I’ve been thinking about what it means to be a project manager.
It’s certainly much better defined nowadays than it was in the 19th Century when John Wolfe Barry first started in civil engineering. Indeed the father of project management ‘appeared’ in the early 20th Century when Wolfe Barry was still alive: Henry Gantt had worked for Frederick W. Taylor the originator of scientific management approaches to industry, beginning with US steel in the late 19th Century. He is attributed with inventing the Gantt chart around 1915-20, an all too familiar tool for modern day project managers, though much credit is also due to Karol Adamiecki who was a contemporary of Gantt’s from Poland.
But even if a science of project management didn’t get off the ground until after Barry had died, I’m sure there are aspects of its operation which he would have easily recognised as part of his daily activities in civil engineering from the very start. For example, you need to make sure your scoping exercise for a project pay heed to the demands of all key stakeholders who will be impacted by it. This requires listening skills, not just the ability to direct others. Wolfe Barry seemed to have had these in abundance.
Then there is the whole process of planning and supervising the effective delivery of a project to meet the end requirements of the commissioners. You require a core team of technical experts to work together in harmony towards the same vision. You need to regularly assess progress in reality versus the plan and decide how much you can afford to shift deadlines and resources. You must keep an eye on the financial details or you may blow the budget prior to satisfactory completion. There are many half-finished white elephants out there!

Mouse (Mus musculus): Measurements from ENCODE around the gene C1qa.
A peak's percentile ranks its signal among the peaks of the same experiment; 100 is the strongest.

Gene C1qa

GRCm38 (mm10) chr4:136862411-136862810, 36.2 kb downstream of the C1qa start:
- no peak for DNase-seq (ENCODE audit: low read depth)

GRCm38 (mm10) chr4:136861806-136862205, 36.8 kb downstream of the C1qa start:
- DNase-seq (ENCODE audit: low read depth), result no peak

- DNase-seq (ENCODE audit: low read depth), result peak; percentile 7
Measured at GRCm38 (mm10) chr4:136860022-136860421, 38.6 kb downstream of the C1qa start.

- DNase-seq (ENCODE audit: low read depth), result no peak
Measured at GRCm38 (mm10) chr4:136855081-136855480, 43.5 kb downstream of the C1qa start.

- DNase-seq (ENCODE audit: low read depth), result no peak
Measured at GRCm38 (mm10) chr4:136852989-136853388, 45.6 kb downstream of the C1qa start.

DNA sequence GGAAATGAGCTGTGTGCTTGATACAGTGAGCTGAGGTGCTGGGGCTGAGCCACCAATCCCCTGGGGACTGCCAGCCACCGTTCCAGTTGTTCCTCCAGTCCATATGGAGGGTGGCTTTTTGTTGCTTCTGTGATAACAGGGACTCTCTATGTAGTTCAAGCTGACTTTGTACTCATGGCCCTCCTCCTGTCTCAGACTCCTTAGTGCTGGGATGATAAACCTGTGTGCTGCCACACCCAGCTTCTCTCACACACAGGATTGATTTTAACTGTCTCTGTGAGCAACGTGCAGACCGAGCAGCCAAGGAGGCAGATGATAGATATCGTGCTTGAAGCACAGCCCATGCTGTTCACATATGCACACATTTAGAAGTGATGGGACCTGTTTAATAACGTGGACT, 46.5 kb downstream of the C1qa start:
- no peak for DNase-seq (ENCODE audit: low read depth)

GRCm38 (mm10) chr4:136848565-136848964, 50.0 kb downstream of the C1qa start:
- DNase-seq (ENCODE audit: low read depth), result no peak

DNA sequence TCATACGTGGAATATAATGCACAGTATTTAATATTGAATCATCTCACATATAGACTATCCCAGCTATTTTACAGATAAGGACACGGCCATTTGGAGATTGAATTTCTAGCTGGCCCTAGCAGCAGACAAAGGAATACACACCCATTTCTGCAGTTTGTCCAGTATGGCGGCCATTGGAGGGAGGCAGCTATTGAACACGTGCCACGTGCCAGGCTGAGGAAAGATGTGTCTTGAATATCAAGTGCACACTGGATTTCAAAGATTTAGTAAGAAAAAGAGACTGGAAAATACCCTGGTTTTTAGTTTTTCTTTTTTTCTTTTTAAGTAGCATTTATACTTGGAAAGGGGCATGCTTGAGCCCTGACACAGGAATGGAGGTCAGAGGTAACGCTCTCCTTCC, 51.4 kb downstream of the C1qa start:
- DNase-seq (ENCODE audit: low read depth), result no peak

These were all skills which John possessed and building Tower Bridge was arguably as big a test of them as he ever underwent in his career, just as his father had tried to do with the New Palace of Westminster. He must have felt incredibly confident with his project leadership when the bridge was finally opened by the Prince of Wales in 1894.
Admittedly it was over budget, but in his defence it was a unique solution to a unique problem where others had failed in the conception stage.